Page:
By Herschel Allerhand
Tisha B’Av, the saddest day of the Jewish year, will be observed on Sunday, August 7th, 2022. Actually, Tisha B’Av, the ninth day of the month of Av, falls on Saturday, August 6th, this year, but as the Sabbath is made for joy, our sorrowful observance is postponed one day.
The first Tisha B’Av and its aftermath
The Jews of the Exodus had witnessed the ten plagues, seen the Egyptian army drown in the Sea of Reeds and received the Ten Commandments at Mount Sinai; they were poised to enter the land of Israel as promised by God.
Before entering they sent twelve prominent men to scout the land. Ten came back with a negative report to the waiting people. “The land indeed is a land of milk and honey but we cannot ascend … for it is too strong for us (and by inference for God). It is a land that devours its people. We were like grasshoppers in our eyes and so were we in their eyes.”
The people discounted the two dissenting scouts, Joshua and Caleb, who said: “We can surely conquer it … the land is very good … if God desires he will bring us to the land and give it to us. God is with us; do not fear them.
“All that night the people wept … if only we had died in Egypt… why is God bringing us to the land to die by the sword … our wives and children will be taken captive … it is better for us to return to Egypt.” (Numbers 13-14). Going forward on this day Jerusalem and both Temples were destroyed by the Babylonians in 588 B.C. and six centuries later by the Romans in 70 C.E.
Also thereafter on Tisha B’Av in 1290, King Edward the First signed the edict expelling the Jews from England; on August 2nd, 1492, the Ninth of Av, the last Jews left Spain and World War I (the prelude to the horrors of World War II) broke out on the day Tisha B’Av was observed in 1914.
Rules and Customs
A ritual fast was instituted to observe Tisha B’Av. This fast lasts from sundown to sundown as does the fast of Yom Kippur. (Yom Kippur by contrast is serious and solemn but not sad as we hope to receive God’s compassion and love.)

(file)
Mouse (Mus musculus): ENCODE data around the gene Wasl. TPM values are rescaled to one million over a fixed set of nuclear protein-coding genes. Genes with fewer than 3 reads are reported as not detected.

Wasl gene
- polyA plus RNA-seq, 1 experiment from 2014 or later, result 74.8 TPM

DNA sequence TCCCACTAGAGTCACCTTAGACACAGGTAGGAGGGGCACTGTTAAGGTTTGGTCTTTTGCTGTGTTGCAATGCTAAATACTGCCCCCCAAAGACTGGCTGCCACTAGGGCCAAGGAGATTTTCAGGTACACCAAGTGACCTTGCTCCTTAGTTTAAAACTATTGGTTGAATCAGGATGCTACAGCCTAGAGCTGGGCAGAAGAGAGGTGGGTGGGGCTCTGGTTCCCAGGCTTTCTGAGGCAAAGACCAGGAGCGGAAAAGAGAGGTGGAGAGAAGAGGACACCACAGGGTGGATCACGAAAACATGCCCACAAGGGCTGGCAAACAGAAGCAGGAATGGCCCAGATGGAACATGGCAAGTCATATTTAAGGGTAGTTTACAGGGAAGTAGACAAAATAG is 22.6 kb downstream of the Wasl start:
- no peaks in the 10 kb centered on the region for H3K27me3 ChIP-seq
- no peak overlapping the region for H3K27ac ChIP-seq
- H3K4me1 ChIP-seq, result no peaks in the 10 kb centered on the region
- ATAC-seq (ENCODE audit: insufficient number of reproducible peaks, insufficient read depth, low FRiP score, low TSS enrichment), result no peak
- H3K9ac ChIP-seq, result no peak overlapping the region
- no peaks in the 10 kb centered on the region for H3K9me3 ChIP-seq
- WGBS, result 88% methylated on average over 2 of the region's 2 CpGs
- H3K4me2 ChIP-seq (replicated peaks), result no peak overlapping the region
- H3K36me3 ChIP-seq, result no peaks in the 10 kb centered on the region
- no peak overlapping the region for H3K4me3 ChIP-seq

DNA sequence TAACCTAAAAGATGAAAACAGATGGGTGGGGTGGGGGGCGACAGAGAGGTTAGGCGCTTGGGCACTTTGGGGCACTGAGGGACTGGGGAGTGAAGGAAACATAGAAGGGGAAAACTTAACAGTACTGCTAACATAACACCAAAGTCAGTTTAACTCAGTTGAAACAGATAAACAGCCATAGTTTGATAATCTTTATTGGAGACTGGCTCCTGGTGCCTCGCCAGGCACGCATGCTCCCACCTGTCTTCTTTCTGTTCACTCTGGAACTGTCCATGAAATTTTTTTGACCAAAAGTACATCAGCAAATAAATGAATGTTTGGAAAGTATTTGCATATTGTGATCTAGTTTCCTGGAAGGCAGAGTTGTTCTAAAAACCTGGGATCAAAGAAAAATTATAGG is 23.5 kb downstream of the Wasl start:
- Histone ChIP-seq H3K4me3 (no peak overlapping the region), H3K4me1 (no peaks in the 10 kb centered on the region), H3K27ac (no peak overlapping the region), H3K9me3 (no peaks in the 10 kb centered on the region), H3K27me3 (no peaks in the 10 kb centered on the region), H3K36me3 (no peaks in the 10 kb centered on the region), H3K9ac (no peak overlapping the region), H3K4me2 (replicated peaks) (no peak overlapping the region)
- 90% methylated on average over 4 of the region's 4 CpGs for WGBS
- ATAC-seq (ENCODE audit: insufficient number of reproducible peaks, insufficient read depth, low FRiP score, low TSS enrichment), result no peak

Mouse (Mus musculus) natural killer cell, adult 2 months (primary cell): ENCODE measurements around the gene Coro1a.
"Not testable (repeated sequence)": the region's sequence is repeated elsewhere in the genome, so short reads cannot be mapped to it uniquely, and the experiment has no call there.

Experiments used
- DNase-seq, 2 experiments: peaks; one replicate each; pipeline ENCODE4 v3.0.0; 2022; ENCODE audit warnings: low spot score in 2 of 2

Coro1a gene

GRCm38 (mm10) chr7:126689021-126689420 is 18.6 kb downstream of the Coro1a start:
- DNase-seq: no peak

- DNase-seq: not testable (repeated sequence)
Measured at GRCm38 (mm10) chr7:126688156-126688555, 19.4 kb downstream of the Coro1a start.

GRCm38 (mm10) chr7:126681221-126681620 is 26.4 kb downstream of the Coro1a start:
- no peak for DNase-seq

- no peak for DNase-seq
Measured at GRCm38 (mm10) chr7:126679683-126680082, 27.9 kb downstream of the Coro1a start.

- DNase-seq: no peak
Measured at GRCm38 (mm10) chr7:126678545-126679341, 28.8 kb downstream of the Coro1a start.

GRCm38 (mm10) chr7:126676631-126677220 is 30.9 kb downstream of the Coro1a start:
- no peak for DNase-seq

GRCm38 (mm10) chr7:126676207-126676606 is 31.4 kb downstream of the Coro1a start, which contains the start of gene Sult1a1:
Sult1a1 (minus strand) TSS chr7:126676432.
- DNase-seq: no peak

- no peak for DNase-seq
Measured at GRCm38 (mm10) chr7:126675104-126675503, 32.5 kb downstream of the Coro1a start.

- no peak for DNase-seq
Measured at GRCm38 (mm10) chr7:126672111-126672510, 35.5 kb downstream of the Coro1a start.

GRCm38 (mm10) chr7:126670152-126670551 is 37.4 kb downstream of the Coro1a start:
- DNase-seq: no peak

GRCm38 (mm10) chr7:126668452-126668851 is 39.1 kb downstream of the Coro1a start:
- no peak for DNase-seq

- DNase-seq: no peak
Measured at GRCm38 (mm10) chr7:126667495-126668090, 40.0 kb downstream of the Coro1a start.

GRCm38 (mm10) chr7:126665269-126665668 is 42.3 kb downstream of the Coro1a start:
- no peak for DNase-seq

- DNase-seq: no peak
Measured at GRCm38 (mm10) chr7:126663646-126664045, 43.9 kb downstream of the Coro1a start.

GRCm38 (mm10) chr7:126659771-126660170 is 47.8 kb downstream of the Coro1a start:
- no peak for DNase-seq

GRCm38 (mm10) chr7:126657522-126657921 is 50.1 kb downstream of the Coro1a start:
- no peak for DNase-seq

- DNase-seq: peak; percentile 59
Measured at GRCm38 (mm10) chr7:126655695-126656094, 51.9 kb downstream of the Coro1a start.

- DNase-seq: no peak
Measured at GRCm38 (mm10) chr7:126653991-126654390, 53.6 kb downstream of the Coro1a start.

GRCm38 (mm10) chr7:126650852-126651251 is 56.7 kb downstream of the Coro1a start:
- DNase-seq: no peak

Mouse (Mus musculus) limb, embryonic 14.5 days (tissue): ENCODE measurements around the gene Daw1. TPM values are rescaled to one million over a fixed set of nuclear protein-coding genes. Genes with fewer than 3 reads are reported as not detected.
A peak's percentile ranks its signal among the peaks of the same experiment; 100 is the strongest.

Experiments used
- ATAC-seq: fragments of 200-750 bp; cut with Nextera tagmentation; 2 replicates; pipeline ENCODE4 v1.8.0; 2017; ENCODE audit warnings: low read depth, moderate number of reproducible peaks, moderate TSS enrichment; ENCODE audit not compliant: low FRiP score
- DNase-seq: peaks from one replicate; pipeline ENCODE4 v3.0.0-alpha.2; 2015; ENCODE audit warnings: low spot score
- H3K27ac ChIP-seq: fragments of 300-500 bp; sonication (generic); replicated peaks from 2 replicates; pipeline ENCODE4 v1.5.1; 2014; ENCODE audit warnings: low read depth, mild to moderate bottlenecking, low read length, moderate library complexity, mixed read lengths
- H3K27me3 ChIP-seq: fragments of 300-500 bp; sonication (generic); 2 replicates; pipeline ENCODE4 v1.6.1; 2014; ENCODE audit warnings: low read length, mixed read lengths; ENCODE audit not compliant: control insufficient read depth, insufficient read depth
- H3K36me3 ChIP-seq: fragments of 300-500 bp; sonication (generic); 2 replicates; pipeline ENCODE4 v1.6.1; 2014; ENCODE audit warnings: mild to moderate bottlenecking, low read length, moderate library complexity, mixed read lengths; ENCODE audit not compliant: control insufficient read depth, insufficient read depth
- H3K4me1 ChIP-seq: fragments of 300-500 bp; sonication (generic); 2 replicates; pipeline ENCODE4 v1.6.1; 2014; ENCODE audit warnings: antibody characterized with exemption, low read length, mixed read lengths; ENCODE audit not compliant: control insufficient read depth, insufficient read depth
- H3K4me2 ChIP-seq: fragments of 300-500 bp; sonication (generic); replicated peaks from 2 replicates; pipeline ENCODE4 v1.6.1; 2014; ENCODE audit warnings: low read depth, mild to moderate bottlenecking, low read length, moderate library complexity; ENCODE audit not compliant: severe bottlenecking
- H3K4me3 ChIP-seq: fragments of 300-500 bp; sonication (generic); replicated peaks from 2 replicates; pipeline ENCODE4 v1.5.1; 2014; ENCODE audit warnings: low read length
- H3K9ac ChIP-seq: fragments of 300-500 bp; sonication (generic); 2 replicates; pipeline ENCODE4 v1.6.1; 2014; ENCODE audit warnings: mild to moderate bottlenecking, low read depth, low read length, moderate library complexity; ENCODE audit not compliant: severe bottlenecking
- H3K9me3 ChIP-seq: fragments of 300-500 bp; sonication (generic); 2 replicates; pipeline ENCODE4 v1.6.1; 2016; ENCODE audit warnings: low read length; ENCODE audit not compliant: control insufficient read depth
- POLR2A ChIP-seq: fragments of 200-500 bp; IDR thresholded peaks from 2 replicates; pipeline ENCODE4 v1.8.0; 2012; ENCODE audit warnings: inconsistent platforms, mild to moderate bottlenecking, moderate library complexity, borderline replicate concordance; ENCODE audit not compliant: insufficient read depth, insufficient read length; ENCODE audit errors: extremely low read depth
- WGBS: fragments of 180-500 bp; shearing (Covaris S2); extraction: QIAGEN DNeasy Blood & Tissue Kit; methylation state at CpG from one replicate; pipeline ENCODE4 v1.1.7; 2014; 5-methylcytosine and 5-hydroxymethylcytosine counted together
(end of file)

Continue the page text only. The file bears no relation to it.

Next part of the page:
The synagogue is considered a house of mourning and after the evening service before Tisha B’Av eve – the parochet – the attractive curtain covering the Ark of the Torah is removed. Most of the congregation sit on the floor or on benches low to the ground; they remove any leather shoes and the Book of Lamentations is then chanted with a sorrowful cantillation. Lamentations was written by the prophet Jeremiah at the time of the destruction of the First Temple (approx. 587 B.C.). Tallit (prayer shawls) and phylacteries are not worn at the following morning service as they are considered ornamentations. The abstention from food and drink extends to sex and bathing. The study of Torah, which is considered a great joy, is also forbidden. (For more details, A Guide to Jewish Religious Practice by Rabbi Isaac Klein is a good source.)
The emotional motif of Tisha B’Av is expressed in the first and penultimate sentences of Lamentations: “Oh, how she sits in solitude! The city that was great with people has become like a widow.” (verse one, line one) “Bring us back to you Hashem and we shall renew our days as of old.” (verse 5, line 21) This sentence is repeated aloud by the congregation.
Our Sages taught that the Temples were destroyed and Jerusalem lost because the societies they formerly protected had disintegrated due to idol worship, bloodshed, sexual immorality and senseless hatred. In subtle or gross forms these evils are still with us. Even after two thousand years, the memory of our Temples and the reasons for their loss can serve as a wake-up call.